The Moon is Earth's only permanent natural satellite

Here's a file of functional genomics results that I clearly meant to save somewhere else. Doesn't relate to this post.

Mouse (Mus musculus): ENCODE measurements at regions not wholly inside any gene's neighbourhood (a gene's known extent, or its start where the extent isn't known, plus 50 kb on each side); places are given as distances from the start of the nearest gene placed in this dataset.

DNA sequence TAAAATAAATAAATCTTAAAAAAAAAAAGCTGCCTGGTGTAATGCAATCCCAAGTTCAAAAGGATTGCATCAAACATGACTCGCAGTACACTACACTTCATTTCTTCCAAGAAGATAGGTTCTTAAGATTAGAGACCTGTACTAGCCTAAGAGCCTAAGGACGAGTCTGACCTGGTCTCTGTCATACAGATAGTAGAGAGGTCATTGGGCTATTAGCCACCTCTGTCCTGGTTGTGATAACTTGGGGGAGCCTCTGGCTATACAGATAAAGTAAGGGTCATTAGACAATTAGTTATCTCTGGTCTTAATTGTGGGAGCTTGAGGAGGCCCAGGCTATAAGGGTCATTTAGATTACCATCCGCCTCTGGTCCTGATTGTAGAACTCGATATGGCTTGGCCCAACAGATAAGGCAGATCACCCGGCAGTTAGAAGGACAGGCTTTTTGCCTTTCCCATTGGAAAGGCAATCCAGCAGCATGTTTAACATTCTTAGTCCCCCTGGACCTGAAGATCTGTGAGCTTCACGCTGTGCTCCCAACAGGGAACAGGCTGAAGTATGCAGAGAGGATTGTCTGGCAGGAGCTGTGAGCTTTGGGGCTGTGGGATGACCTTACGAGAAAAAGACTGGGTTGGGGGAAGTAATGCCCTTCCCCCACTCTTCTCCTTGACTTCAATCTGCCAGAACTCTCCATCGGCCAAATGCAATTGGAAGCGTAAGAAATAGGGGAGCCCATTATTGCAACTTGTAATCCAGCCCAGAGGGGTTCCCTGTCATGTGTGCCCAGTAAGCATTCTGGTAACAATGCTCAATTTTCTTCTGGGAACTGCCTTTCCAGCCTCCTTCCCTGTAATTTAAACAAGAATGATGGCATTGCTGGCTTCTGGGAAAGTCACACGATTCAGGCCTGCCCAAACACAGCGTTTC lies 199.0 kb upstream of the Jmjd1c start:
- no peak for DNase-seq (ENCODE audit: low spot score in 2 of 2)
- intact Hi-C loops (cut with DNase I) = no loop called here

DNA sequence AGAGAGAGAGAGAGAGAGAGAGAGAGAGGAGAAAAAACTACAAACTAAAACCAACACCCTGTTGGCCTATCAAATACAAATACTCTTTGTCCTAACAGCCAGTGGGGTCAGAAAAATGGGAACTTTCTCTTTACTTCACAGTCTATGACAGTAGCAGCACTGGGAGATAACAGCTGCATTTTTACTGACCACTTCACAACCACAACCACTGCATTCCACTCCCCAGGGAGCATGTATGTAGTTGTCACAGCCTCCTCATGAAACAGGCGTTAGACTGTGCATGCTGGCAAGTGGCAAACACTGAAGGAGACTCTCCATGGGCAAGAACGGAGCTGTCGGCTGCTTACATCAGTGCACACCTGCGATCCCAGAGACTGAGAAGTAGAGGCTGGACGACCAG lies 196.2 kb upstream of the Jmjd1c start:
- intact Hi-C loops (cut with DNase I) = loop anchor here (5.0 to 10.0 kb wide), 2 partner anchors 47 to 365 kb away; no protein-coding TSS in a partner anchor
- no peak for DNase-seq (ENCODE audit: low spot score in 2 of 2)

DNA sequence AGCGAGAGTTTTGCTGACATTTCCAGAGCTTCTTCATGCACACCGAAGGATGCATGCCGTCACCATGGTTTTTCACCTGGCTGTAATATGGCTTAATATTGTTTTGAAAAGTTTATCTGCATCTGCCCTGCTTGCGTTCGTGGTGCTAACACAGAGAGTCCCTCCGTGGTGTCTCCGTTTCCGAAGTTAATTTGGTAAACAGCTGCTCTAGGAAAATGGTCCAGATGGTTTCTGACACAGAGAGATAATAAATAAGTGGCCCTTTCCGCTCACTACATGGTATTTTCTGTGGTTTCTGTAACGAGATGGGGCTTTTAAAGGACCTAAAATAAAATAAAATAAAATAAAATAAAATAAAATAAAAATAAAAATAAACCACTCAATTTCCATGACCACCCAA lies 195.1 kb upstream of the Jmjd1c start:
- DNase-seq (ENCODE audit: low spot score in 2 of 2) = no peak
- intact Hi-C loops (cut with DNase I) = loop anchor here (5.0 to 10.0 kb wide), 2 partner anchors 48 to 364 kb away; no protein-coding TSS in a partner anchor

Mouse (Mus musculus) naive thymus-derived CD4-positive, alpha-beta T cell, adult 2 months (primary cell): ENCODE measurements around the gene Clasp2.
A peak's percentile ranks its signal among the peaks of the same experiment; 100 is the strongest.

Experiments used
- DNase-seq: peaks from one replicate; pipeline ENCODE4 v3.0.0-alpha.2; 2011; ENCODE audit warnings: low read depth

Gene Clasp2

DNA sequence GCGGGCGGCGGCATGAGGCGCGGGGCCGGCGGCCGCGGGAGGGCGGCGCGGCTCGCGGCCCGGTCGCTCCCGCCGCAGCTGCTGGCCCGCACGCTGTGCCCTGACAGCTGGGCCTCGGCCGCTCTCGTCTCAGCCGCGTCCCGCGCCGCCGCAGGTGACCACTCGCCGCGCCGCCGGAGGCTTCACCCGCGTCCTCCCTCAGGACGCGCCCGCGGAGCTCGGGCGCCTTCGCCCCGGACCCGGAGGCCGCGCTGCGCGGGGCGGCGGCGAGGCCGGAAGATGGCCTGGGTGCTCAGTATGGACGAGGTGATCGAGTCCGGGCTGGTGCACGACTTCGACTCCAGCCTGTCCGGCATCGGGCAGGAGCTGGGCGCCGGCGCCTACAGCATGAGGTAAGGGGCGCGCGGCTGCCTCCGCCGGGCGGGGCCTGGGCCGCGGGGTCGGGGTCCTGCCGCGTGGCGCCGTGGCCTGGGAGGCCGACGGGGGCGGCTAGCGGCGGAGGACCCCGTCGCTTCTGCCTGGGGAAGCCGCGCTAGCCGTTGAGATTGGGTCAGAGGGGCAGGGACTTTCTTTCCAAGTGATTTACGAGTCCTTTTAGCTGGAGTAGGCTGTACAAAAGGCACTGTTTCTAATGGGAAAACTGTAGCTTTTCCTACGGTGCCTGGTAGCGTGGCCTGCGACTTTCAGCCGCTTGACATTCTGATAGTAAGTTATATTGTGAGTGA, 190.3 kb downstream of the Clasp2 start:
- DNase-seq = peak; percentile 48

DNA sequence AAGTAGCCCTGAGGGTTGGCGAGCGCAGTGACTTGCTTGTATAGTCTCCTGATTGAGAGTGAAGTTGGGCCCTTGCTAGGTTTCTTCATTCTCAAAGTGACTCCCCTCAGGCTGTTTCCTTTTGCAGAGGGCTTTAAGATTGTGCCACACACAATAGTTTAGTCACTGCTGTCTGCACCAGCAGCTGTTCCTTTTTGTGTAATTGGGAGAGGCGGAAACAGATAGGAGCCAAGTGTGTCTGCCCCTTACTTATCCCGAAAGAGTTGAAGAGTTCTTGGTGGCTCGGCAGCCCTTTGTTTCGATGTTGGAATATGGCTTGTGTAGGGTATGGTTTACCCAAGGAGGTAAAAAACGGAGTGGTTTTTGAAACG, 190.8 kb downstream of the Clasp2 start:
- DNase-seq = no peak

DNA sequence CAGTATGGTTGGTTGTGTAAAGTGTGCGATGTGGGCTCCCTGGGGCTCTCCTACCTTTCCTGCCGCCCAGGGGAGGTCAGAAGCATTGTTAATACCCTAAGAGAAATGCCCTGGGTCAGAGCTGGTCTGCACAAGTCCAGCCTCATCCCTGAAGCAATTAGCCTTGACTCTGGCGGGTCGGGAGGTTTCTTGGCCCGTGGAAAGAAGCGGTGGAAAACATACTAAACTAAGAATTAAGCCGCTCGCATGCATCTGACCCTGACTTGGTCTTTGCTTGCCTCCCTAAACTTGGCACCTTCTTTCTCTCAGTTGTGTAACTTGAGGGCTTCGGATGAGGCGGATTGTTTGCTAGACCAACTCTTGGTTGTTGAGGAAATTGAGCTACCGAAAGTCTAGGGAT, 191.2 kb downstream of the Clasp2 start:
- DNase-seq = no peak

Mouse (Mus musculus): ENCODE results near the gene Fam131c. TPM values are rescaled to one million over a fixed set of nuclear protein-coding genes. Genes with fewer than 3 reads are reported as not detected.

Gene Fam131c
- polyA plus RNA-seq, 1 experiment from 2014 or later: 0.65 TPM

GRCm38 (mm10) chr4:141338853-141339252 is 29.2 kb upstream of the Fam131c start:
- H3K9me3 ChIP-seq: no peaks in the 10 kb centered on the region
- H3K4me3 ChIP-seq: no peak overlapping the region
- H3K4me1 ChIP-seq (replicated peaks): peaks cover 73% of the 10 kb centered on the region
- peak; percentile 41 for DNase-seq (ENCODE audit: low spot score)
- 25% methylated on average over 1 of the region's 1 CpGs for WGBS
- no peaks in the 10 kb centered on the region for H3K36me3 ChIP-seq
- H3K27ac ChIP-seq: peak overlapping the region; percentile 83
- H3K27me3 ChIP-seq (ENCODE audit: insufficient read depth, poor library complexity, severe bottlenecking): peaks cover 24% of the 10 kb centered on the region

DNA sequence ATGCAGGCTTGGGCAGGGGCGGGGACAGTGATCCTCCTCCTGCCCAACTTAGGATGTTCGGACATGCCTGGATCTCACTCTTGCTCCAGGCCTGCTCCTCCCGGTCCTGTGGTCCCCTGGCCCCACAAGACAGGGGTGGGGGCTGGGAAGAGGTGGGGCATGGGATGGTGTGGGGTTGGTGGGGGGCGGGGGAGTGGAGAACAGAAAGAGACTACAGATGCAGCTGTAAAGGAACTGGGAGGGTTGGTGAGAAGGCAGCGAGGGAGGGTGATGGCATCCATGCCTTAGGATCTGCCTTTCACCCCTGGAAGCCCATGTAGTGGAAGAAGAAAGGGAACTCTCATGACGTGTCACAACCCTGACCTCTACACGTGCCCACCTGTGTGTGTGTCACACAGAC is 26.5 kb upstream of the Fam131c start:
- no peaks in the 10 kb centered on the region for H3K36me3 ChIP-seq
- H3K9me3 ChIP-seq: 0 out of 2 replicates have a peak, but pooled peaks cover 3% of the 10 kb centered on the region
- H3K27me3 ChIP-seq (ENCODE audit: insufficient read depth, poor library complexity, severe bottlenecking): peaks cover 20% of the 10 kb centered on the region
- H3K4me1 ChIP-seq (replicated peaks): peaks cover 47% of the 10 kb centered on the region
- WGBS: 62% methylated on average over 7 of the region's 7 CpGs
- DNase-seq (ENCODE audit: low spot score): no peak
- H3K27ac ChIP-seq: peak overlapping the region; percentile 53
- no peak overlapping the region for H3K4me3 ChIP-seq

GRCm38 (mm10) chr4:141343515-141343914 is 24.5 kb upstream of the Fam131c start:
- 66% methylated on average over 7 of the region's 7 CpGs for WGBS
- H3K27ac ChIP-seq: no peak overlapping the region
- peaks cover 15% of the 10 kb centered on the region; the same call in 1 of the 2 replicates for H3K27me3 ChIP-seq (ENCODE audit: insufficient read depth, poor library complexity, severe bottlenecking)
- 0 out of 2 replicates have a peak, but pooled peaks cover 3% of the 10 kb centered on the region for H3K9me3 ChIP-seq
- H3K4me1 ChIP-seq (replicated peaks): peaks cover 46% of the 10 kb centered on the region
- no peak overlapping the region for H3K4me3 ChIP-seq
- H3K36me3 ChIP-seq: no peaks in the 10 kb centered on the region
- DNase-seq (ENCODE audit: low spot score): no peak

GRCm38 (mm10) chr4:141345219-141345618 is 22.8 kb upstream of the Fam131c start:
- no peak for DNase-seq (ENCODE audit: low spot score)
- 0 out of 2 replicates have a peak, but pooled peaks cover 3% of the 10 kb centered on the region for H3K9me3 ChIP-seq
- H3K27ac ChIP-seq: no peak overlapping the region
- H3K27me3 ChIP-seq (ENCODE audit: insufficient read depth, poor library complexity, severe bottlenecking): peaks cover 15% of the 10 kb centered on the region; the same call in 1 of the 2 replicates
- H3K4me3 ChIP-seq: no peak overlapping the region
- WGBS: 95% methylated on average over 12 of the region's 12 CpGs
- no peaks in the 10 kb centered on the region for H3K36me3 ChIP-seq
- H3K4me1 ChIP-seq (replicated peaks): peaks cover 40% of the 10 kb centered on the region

Here is a picture of a full Moon. A natural satellite is an object that orbits a planet or other body larger than itself and which is not man-made. There are thousands of man-made artificial satellites orbiting the Earth. We have one natural satellite called the 'Moon'. Our Moon takes 27.3 days to orbit the Earth once, moving at an orbital speed of 1 km/s. The Moon is in synchronous rotation with the Earth, always shows the same face. Since the 19th century, scientists have made genuine searches for more moons and found a number of near-Earth objects (NEOs) with orbits that are in resonance with Earth. However, they were inaccurately called "second", "third" or "other" moons of Earth. In 2016, an asteroid (HO3) was discovered on 27 April 2016; it is possibly the most stable quasi-satellite of Earth. Besides that, our natural satellite Moon has much smaller cousins, dubbed as "mini-moons." Many of them are thought to be only a few feet across and usually circle our planet for less than a year before resuming their previous lives as asteroids orbiting the Sun.